Indianapolis Indiana Journal in Indianapolis, Indiana
23 Jan 1830

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Indianapolis Indiana Journal in Indianapolis, Indiana
23 Jan 1830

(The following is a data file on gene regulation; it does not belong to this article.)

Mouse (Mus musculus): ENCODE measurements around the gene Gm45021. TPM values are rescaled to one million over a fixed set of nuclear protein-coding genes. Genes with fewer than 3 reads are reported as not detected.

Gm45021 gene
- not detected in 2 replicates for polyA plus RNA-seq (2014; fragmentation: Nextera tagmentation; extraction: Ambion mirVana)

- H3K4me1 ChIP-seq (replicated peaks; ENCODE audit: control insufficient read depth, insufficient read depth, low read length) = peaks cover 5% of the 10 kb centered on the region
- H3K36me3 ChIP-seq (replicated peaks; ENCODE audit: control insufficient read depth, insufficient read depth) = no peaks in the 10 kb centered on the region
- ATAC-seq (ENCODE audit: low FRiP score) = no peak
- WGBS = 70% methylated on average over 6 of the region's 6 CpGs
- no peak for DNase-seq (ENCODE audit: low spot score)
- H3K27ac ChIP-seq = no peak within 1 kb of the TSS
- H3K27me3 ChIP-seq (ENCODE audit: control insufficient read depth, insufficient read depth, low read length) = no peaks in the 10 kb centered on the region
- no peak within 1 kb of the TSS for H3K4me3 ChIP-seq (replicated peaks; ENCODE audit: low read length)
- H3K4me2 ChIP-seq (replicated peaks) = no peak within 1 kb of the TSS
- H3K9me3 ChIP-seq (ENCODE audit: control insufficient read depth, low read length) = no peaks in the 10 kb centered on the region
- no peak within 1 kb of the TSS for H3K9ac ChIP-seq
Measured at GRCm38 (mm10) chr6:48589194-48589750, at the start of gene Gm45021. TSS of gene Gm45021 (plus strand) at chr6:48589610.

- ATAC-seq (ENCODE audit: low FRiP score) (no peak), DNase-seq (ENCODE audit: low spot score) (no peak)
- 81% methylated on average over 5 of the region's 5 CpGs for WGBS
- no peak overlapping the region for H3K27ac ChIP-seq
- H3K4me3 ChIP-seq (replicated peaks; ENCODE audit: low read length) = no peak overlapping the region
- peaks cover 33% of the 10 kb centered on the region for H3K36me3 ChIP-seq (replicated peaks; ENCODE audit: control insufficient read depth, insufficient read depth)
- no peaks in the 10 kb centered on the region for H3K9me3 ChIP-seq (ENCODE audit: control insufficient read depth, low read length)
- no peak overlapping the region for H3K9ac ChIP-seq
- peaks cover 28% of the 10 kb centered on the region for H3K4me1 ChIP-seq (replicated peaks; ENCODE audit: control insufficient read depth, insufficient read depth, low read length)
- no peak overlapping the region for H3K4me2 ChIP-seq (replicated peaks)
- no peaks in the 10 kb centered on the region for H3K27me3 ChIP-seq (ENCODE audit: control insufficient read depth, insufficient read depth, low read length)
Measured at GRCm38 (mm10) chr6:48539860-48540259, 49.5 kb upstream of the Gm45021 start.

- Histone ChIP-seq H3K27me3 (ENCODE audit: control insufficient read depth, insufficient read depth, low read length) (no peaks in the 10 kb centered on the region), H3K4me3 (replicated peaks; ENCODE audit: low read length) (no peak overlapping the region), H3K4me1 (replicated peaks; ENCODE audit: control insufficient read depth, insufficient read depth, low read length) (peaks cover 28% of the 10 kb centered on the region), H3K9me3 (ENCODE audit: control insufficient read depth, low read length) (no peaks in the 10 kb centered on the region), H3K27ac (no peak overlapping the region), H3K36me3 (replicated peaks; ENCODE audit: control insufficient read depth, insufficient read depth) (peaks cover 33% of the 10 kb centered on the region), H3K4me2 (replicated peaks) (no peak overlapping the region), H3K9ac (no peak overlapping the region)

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Indianapolis Indiana Journal (Newspaper) - January 23, 1830, Indianapolis, Indiana Vol. Vil. In anal Olis saturday january 23, 1830. No. 352. Published by Douglass amp my Guy re. Terms. Seventy five cents during the session of the legislature. One Dollar for three months including the session of the legislature. Two dollars per annul if paid in Advance. Three dollars at the end of the year. Advertisements inserted at the usual terms. The Richmond enquirer of the 22d Ultimo speaking of the proceedings of the preceding saturday says a Quot it was interesting on Many accounts. The All absorbing question of the basis of representation came up again to be decided. The ayes and noes were called seven times during the Day. The question assumed a variety of forms. The sense of the convention was tried on or. Leigh s scheme of representation. It was tried on the plan of the Federal basis in the House of Doi Gates and the White basis in the be ate it was tried on the mixed basis in the House of delegates and the Federal basis in the Senate a on the plan of taking or. Gordon s apportionment for the present and a prospective re apportionment in the year 1841, and every 20 years thereafter founded on the number of free White inhabitants for the h6use of delegates and on the Federal basis for the Senate. But All these propositions were lost and the last one by an a division of All the convention 48 to 48.�?and finally the Only proposition for the basis of representation which was fou id to unite a majority of votes was or. Gordon s Resolution a which adopted no specified basis and provided for no prospective apportionment. This Resolution prevailed by a majority of 14 votes. Bat what made this Day still More interest Iii were the speeches which were delivered just before the vote tvs taken. As the chair m As in the act of propounding the question or. Cooke of Frederick arose to address the House. He Rose to give his Rea so Iii at Lara of for voting for or. Gor Don resold Ion a was followed on the same Side by or Henderson of Loudon. The speeches of these gentlemen Are this Day Laid before our readers and they will Best speak for we cannot Transfer to this paper the Earnest and emphatic and eloquent manner with which they poured Forth their sentiments. Few Are the scenes which during this convention have equalled this one in the intensity of feeling s that it produced. The speeches of messes. Cooke and Henderson successively called up messes. Thiompson Johnsof and Mercer and the remarks of or. Mercer called up or. Upshure and some scenes were developed to the House which had been exhibited elsewhere and which seem to have affected in no slight degree the proceedings of the conv edition itself. The House did not adjourn till after Sun set having protracted their session nearly 6 hours. Yesterday a new scheme for future apportionment founded on the basis of qualified voters was presented by or. Stuart Laid upon the table and ordered to be printed. After having passed through the remaining resolutions of the Luigi Stative committee the chair passed on to the executive report. The 1st amended Resolution which came up from the committee of the whole directs the election of the governor by the legislature. Or. Mercer proposed to elect him by the people. This amendment prevailed by a majority of 4 votes. A debate next came on upon a proposition to constitute a controlling executive Council of three members. The motion failed by a tie of the House and then the Resolution itself for appointing a lieutenant governor in the same manner As the governor Wasal so lout. From the debate which took place on these two propositions it seemed sufficiently obvious that the Fate of or. Mercer s proposition had been affected by the basis of representation one e gentleman at least declaring that since the vote of saturday in favor of or Gordon s Resolution he had determined to give the election of governor to the people and another declaring that since this last measure had been adopted he had determined to give the governor an executive Council and thus it is that the All absorbing question As it has been too niely called is found mixing itself up with so Many questions Quot chief Justice Marshall s speech in the Virginia convention december 6th, on the basis of representation. Or. Marshall Rose a and addressed the committee nearly As follows a two propositions have been moved. One party has moved a basis of White population alone f the other basis com pounded of White pop lation and tat action combined. The question Bas been discussed until discussion is useless and argued until the argument is exhausted. We have now met ii the ground of a Compromise. It is no longer a question whether the one or the other exclusively shall be adopted but whether we shall adopt As a Compromise a combination of the two to As to unite the House on something who h we May recommend to the people of Virginia and which we May reasonably Hope will be acceded to. But now on the subject of Compromise two propositions Are again presented to the committee. Tie one of these is that the two principles originally proposed shall be made the basis of representation in one Bouse of the legislature and the other in the other House the other proposition is that the two principles shall be combined together and made the basis of both houses. This latter proposition contains a Middle principle Between the basis of White population exclusively and the basis of White population and taxation combined. The motion of the gentleman from Augusta or. Johnson to strike out the word Quot resolved Quot from the proposition uttered by the gentleman from Northampton or. Upshur a intended to substitute for the combined ratio which is the foundation of that gentleman s scheme the proposition of the gentleman from Frederick or. Cook which is to introduce White population exclusively As the basis of the House of delegates and White population and taxation combined As the basis Offles Enapp. This is the question now before the committee. We Are engaged on the subject of a Compromise a Compromise of principles which neither Are willing to conceded the very term Compromise implies Mutual Concession some Concession there must be but the quantum of Concession by the two parties must Fippen in circumstances which should be Well considered before we it commit ourselves. Let us inquire Hen what is the situation of the Par dec in this convention on this will depend the reasonableness of any Compromise that in proposed. The course of tie discussion convincingly shews the sincerity with which each principle is supported there can be no doubt of the honest conviction of each Side that their demands Are fair and just. The claims of both Are support a wit i equal sincerity and an equally honest conviction that their own principles Are Correct and that every principle advanced by their opponents is unwise and incorrect. On the subject of principle nothing can be added no doubt can be entertained of the sincerity of both sides to attempt to throw considerations of principle into either scale is but to add fuel to the flame. We must have lost sight of the is tuition of the parties if More on that subject shall be thrown by either into the scale. What is that situation a question Hus Bee Takee in the committee on the first proposition submitted to us and decided by a majority of Trio. Is it possible under existing Circum Stan stances that any Confidence can be reposed either by the majority or the a minority that the same question will be hereafter again decided precisely in the same manner can we be Blind to the actual working of opinion do not gentlemen believe it to be More than probable that some of the members of the majority May change their opinions and thus leave the House equally divided and even More than that May throw this scanty majority with the same paucity of numbers upon the other Side can any gentleman Here be confident How that question will be ultimately decided none of us can be certain that the result of the question in the House will be the same As it has been in this committee. Let us decide one Way or the other if the majority shall be so Small and the opinions of the convention shall be nearly balanced there will be scarcely any weight in the recommendation of the convention. The majority and minority will have equal weight and the Only weight will be in the proposition itself. Is it possible to conceal from ourselves that the powerful arguments of the minority conveyed to the people through the press and supported by the interest Felt in the question on the Side of the minority May not produce a different effect in the Community ? is it vain to Endeavor to conceal the fact that in a part of the Eastern country and that South of James River there Are interests which must and will be Felt with Force unless human nature shall cease to be what it has Heinall the time. It is impossible to say what May be the influx be of those interests abroad though they May exert to influence on the members of this convention. And it is by no Means certain that they will have no influence Here also. Admitting gentlemen to retain their theories theories which they Are perfectly honest in maintaining still there is another theory equally Republican with theirs Viz that it is the duty of a representative to speak the will of his constituents. I cannot say Bow far this May carry Gen Lenien neither can we say what will be the ultimate decision either of this House or of the people. Taking this View of the state of parties it is Manifest that a rom Promise to be just must not Only be Mutual but equal also. The claims Are the same on both sides each ought to concede to the other All they demand and thus meet on Middle ground. There can be no Hope that either party will yield More than it gets in return. What is that Middle ground one party proposes that the House of delegates shall be based upon White population exclusive a add the Senate on a mixed ratio of population and taxation or on the Federal numbers. The other party s proposition is that the White basis and the Federal numbers shall be combined in one average ratio of the two and this ratio shall be made the basis of representation in both houses the last of these two must be equal. All feel it to be equal. If the two principles Are combined exactly and made the basis of both houses it is equal perfectly so is the other equal ? i ask them if they think 80? the party who Are in favor of a compound basis in both houses say that it is their conviction that there is no Equality in the proposition they at least think it unequal. How can they accede to a proposition they firmly believe to be unequal do others think it equal if they do Why not take what they offer us they consent that the Senate shall be founded on the mixed basis and the House of delegates on the White basis. If not Why not there can Only be one reason it is that the proposition is unequal. If the Senate protects the East does it not protect the West also if the proposition is equal when offered by them to us is it not equal when offered by us to them if it is equal no matter in which House it is established. If there is any difficulty it is because it is unequal. And if it is unequal can gentlemen believe that inequality can be embraced ought they to wish it after the warm language to say the East that has been used on both sides i Hail a proposition for Compromise with As much Joy As the inhabitants of the Polar regions Hail the rising Sun after an absence of six months. Can it prove to be fallacious is it a meteor and not the glorious luminary that gives gladness to All yet it must be so if we do not meet on equal ground. If we do not meet upon the line that divides us and shake hands and make our Compromise equal it is vain to Hope that any Compromise can be made. And went to Shew that with a Large sail and a fresh Breeze carriages May be propelled with great velocity. South Carolina rail Road. The legislature of South Carolina has Pas de a Bill which provides for a loan or Advance of one Hundred thousand dollars to the South Carolina rail Road company for seven years without interest. A Bill providing for a i subscription of $250,000 to the Stock of said company had previously passed the lower House but was rejected in the . Rail roads in France. That rail roads Are far preferable to canals for communication is a truth of which England has been Only of late convinced by the dear bought fruits of experience. Our Continental neighbors profiting by our discovery Are gradually extending throughout the whole of their Fine country a system of communication by rail roads which ultimately will be of extreme Benefit to their Domestic Commerce. The rail Road Between St. Tienne and Lyons is now rapidly advancing and from the tunnels Bridges and embankments required for its completion will be inferior to none of which this kingdom can at present Albion. Rail roads in England. It now seems that the Sankey canal heretofore the most profitable in England is about to be converted into a rail Road such a Road is projected from Londott to Liverpool. Many others Are contemplated. It is repeated that can Ltd property is ruined in that country. A letter from Liverpool to a gentleman in Baltimore dated 19th nov. Says Quot the late experiments must save you a great Deal of Rooney in levelling. Rain Hill inclined plane ascends one foot in ninety fifty five feet per Mil and it was intended to place a stationary engine on it but it is now quite unnecessary As the locomotives ascend it with considerable Loidis. Or. Gur Ney offers to make an engine that will ascend an inclined plane of one foot in twelve 440 feet per Mil and take three times its own weight up he does not say at what Speed. Be in no hurry in pushing your Road for what is going on Here will gain you much in it formation and save you a great Deal of Money. The Manchester rail Road Stock has advanced to �l61, and the Bolton and Leigh to �124. The daily expense of a locomotive engine now at work on the Manchester Road a Large engine is engine Man 4s, fireman 2s Ron is 4d, 8s \0 / Oil is 1 the Kam Tschapka mountains the mountains of Kam Tschapka Alt Bough surpassed in height by the lofty summits of the Andes and Himalaya rank among the highest mountains of the Globe and appear even More elevated than others of an equal height Frona their rising almost perpendicularly out of the Plain lifting their Snow Clad Points immediately into the Blue vault of heaven. These mountains Moreon ver now incessantly vomit Forth fire and smoke from their summits. Kar Kazakin which is nearly As High As the Peak of Teneriffe ends in a column of smoke which in the clearest night obscures the Moon and stars. The Ava Tscha Skaja never ceases to throw up masses of fire a wondering spectacle for persons far and near since the year 827, when the Summit first opened r is loftier than Montblanc for it is 6,542 feet above the level of the sea Over which u spreads its ashes and Moke. But the advantage in Point of grandeur which it possesses Over Montblanc May be estimated on that instead of the thousand ice Hills by which the latter is surrounded the rises uninterruptedly As a Cone free and unbroken on All sides from the level of the . From Niles Reg after Jan 2. Power. Some very interesting experiments look place on the Baltimore and Ohio rail Road on monday last and have been continued during the week. A Large number of persons have attended to witness them of whom Many were distinguished strangers. Among the experiments we no Tice these one horse with the same apparent ease that he would have drawn a gig Over a smooth and hard Road moved two of Winans cars Laden with forty one persons at the rate of Between ten and eleven Miles an hour. The distance travelled out and in was about 5 Miles. Another horse Drew 25 persons on a Carriage of another construction to the end of the rails and Back in a Lively Trot. A second trip was made with the same horse. Carriage and Load at the rate of 12 Miles an hour. A single horse then Drew two carriages and fifty five persons nine Miles an hour a third Carriage was attached and the whole loaded with eighty four men and women and the horse performed the trip with the same ease and velocity. Another Carriage with seven persons was rapidly driven by a Winch worked by two of them. Two dogs attached to a car trotted off with a Load of six persons. Those who have not seen can hardly believe such things but they Are True. Among the experiments on tuesday was one made by a car fitted with a soil. Though the Breeze was gentle six persons were carried in it at a rapid rate. J he Experiment afforded much amusement to be spectators. 10s Lod now if this engine draws 30 tons and travels at the rate of 10 Miles an hour which appear quite moderate in the present Prospect of things the actual Cost of transportation will be at the rate of less than one tenth part of a a cent per mile the engine working 12 hours per Day. Thus 30 tons carried 120 Miles is equal to 3,600 tons carried one mile. The Cost As stated is 10s Iod Equa to 242cents 3,600 tons or 242 cents yields Only 008 part of a cent per ton per Iles. While on the subject of Power we May add the following from the Pittsburgh statesman a a Quot most of us remember for it is hut a few years since when it took from 50 to 70 Days to make the trip by water to Cinci Nejati and Back to Pittsburg. The Intercourse Between these places has become constant and the time of performing a trip is greatly lessened. On the 10th inst. The steam boat Niagara started from our wharf we sent by her an order on the foundry of o. H. Wells amp a co. For a casting to Supply a part of our printing press that had been broken. The order arrived at Cincinnati on the 12th, was filled on the 14th, the casting was ship Ped on the 15th, and arrived at pats Burg on the 19th. It is five Hundred Miles to Cincin Nati. Thus a passage of 1000 Miles was performed in nine Days std an important and indispensable Appen Dage supplied in n less time than would have taken a team to re cd Philadelphia a City which lately furnished All our materials. The Prog Gress of Trade is to the West and a River the navigation of which a few years since during the Days of Mike Fink was considered dangerous and which Many asserted could not be navigated by steam boats is destined to become its principal Channel and out Sierra Leone. A counts have been received from Sierra Leone says a London paper of the death of major i Ketts Royal african colonial corps he lieutenant governor of Sierra Leone. This is the seventh governor of that ill fated Colony who died since 824. At the present moment there is not a single White Man left out of the regiment and of All the officers who came from the line in 1824, three Only Are 1� Ftp Captain frasier and he tenants Berwick and Burrows dreadful mortality unequalled Ici any regiment in the . The Tariff. A rep Flat on the tar of made to the legislature of Pennsyl Vania by the Conn Mittee to whom was referred certain resolutions of the state of Mississippi has. The Quot following Resolution appended which was adopted with Only one dissenting vote Quot that the Tariff of 1828 accords with the spirit of the Constitution of the United states and maintains the True principles of Protection to the Industry of the country against foreign policy and legislation. A report has also been made to the legislature of Georgia that concludes with the following Resolution resolved by the state of Georgia in general a Assembly met. That our senators be instructed acid our representatives requested to use their Best efforts and their warmest co operation in obtaining a total repeal of the Tariff act of 1828.&Quot a report has also been made to and adopted by the legislature of s. Carolina that insists on a repeal of the Tariff Laws and an abandonment of the principle of them. Whether any modification of the Tariff Laws with a View to Render the m what they were apparently intended to be for the solid Protection of the Domestic Industry shall be made or rot we cannot determine but this is a it by Clear to us that the principle of these Laws will be entirely and triumphantly sustained if . British travellers. We have a nother specimen says the Boston courier of the decency of these Gentry in the person of John Mactaggart who has published his journal of a three year s residence in Canada and the United states. We must make room for a few graphic passages from or. Mactaggart s books. A the genuine English language is vanished from the United states. One of their members of Congress along mme ago proposed an act for doing a Way with it which was then Lau Glied at but now it is going into effect without being passed or enforced a voluntary act of the people. In the course of a Century the English will no t understand the twentieth part that will he spoken in the United slates. Quot a Luthir g like solid learning is known he orig the americans. The arts and sciences Are skimmed. Men of common sense and shrewdness arise among them occasionally. Any thing that smacks of delicacy of taste refinement of feeling amp c. Is utterly despised. Quot on coming to one of their taverns it is in vain to ask for any thing to eat or drink if you get any answer at All but most Likely you will get none it will be quite evasive and Thomas Kino Carroll Baa been e. Tested by the legislature of Maryland hive nor of that state by a majority of 7 votes Over the present gov.